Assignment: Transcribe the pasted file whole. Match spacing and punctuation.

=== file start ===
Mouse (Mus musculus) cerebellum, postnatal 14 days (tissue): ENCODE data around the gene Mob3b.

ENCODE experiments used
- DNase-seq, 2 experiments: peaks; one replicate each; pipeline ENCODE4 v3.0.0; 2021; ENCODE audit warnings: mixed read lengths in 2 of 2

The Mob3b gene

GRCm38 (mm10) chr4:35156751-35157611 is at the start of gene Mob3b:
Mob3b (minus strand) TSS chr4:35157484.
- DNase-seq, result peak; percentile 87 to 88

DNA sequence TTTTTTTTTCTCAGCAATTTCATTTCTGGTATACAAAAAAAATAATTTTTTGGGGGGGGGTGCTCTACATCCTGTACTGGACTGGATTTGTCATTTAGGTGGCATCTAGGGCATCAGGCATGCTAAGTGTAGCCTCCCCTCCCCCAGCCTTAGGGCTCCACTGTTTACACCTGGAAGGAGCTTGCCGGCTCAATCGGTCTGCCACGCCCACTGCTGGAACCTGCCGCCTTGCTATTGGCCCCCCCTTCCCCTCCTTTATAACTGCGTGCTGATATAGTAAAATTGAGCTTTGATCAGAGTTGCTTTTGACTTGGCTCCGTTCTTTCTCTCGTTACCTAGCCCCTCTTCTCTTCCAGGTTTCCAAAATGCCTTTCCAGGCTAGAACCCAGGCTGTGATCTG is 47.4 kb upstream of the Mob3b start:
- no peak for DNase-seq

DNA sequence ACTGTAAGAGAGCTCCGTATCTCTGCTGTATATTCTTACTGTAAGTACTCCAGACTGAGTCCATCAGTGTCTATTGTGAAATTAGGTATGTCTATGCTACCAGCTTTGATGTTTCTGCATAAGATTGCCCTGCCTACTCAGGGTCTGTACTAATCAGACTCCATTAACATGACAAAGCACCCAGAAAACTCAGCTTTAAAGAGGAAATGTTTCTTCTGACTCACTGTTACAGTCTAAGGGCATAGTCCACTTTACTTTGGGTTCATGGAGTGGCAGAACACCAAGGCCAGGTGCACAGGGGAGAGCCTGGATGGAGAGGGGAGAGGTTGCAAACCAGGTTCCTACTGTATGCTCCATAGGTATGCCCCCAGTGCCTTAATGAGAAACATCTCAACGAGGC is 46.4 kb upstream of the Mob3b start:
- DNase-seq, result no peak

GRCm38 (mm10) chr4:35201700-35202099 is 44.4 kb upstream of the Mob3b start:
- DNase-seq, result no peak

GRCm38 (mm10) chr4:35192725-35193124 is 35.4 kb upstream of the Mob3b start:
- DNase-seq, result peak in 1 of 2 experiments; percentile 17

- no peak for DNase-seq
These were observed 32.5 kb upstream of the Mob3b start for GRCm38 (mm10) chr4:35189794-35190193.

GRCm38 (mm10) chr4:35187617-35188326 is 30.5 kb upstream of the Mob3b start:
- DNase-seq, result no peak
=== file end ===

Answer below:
Mouse (Mus musculus) cerebellum, postnatal 14 days (tissue): ENCODE data around the gene Mob3b.

ENCODE experiments used
- DNase-seq, 2 experiments: peaks; one replicate each; pipeline ENCODE4 v3.0.0; 2021; ENCODE audit warnings: mixed read lengths in 2 of 2

The Mob3b gene

GRCm38 (mm10) chr4:35156751-35157611 is at the start of gene Mob3b:
Mob3b (minus strand) TSS chr4:35157484.
- DNase-seq, result peak; percentile 87 to 88

DNA sequence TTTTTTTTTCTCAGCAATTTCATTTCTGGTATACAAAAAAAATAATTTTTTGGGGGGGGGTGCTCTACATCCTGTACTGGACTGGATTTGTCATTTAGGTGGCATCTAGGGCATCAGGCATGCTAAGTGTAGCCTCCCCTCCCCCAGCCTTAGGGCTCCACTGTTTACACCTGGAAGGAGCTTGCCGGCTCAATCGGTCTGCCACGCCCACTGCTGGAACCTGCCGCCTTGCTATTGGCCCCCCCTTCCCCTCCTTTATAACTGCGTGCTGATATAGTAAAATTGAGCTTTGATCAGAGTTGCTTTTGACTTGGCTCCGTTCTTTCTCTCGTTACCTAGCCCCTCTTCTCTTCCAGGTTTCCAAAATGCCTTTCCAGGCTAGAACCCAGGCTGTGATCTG is 47.4 kb upstream of the Mob3b start:
- no peak for DNase-seq

DNA sequence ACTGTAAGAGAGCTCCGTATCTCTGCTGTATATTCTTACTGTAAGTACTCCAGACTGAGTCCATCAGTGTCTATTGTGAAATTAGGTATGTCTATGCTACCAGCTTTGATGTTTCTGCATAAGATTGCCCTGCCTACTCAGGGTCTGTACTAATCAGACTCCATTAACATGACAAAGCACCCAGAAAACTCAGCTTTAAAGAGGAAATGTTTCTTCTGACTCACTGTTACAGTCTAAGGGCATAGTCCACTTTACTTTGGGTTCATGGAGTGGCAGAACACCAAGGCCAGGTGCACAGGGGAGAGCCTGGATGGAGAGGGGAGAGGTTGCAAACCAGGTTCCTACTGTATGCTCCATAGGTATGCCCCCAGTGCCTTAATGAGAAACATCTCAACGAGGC is 46.4 kb upstream of the Mob3b start:
- DNase-seq, result no peak

GRCm38 (mm10) chr4:35201700-35202099 is 44.4 kb upstream of the Mob3b start:
- DNase-seq, result no peak

GRCm38 (mm10) chr4:35192725-35193124 is 35.4 kb upstream of the Mob3b start:
- DNase-seq, result peak in 1 of 2 experiments; percentile 17

- no peak for DNase-seq
These were observed 32.5 kb upstream of the Mob3b start for GRCm38 (mm10) chr4:35189794-35190193.

GRCm38 (mm10) chr4:35187617-35188326 is 30.5 kb upstream of the Mob3b start:
- DNase-seq, result no peak